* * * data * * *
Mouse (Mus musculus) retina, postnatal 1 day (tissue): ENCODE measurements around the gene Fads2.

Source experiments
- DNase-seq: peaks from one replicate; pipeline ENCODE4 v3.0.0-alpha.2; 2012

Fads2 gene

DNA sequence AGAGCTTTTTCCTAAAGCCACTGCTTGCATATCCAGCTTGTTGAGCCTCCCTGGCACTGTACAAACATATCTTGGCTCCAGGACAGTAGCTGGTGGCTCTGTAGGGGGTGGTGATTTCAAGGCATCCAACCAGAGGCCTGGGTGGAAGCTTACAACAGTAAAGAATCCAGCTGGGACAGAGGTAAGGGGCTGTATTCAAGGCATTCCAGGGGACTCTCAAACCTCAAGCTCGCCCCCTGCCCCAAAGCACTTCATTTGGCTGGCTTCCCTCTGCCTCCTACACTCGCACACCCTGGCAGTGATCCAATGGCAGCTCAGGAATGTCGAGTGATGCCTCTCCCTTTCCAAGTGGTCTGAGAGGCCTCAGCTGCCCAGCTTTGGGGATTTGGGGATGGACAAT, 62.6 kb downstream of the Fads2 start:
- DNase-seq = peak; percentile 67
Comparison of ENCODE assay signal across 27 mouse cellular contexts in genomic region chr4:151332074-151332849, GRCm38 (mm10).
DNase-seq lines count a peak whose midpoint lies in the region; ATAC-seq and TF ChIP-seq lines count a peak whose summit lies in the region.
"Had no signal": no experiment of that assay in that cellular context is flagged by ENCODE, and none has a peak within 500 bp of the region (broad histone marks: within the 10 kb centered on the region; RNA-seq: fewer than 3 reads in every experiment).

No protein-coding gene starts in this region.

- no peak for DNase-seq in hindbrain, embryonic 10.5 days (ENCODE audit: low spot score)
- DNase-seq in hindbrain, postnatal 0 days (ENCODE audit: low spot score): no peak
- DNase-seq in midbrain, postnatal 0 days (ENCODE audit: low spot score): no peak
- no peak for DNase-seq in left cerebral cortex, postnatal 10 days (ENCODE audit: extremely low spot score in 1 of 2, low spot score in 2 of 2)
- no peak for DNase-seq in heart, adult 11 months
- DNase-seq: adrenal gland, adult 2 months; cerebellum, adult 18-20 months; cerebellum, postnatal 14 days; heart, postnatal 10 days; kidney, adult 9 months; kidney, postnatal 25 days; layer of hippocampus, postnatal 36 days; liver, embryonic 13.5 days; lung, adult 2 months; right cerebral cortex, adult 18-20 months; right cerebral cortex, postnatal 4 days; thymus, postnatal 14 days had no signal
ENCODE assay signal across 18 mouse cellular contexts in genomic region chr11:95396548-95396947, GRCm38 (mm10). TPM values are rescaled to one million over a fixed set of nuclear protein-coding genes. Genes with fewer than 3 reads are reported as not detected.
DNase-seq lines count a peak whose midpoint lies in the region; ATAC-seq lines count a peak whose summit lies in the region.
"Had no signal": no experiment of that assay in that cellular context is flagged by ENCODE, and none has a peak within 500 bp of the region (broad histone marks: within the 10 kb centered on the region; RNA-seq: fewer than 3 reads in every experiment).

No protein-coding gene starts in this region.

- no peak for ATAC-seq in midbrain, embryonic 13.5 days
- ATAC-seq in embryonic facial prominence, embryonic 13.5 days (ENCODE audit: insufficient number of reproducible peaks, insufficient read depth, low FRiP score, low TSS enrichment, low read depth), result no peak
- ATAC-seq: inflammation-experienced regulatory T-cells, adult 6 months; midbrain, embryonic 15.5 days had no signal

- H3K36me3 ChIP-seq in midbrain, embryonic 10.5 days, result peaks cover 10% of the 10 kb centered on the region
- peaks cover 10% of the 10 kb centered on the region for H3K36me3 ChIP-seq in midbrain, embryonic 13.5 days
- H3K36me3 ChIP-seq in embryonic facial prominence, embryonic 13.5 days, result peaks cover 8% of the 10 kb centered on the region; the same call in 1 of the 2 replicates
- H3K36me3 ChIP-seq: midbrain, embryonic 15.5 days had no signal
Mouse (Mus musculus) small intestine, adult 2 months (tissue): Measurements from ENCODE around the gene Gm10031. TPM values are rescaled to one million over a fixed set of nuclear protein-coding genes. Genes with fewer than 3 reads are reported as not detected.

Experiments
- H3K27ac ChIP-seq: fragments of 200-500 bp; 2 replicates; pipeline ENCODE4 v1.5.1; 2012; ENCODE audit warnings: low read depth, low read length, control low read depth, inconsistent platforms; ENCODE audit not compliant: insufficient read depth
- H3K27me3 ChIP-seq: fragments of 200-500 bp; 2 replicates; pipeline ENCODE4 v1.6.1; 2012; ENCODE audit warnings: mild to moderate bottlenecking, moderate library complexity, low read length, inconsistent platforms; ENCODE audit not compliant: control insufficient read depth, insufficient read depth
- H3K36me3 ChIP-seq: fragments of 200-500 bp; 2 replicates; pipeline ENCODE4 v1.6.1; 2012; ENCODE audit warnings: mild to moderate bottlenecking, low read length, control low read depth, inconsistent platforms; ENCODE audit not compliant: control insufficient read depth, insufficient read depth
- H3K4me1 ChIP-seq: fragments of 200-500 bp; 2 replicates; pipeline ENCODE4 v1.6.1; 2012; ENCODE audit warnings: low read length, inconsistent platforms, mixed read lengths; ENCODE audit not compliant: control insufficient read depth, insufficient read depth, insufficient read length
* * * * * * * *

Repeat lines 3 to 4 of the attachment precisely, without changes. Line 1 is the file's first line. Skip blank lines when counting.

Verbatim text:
- DNase-seq: peaks from one replicate; pipeline ENCODE4 v3.0.0-alpha.2; 2012

Fads2 gene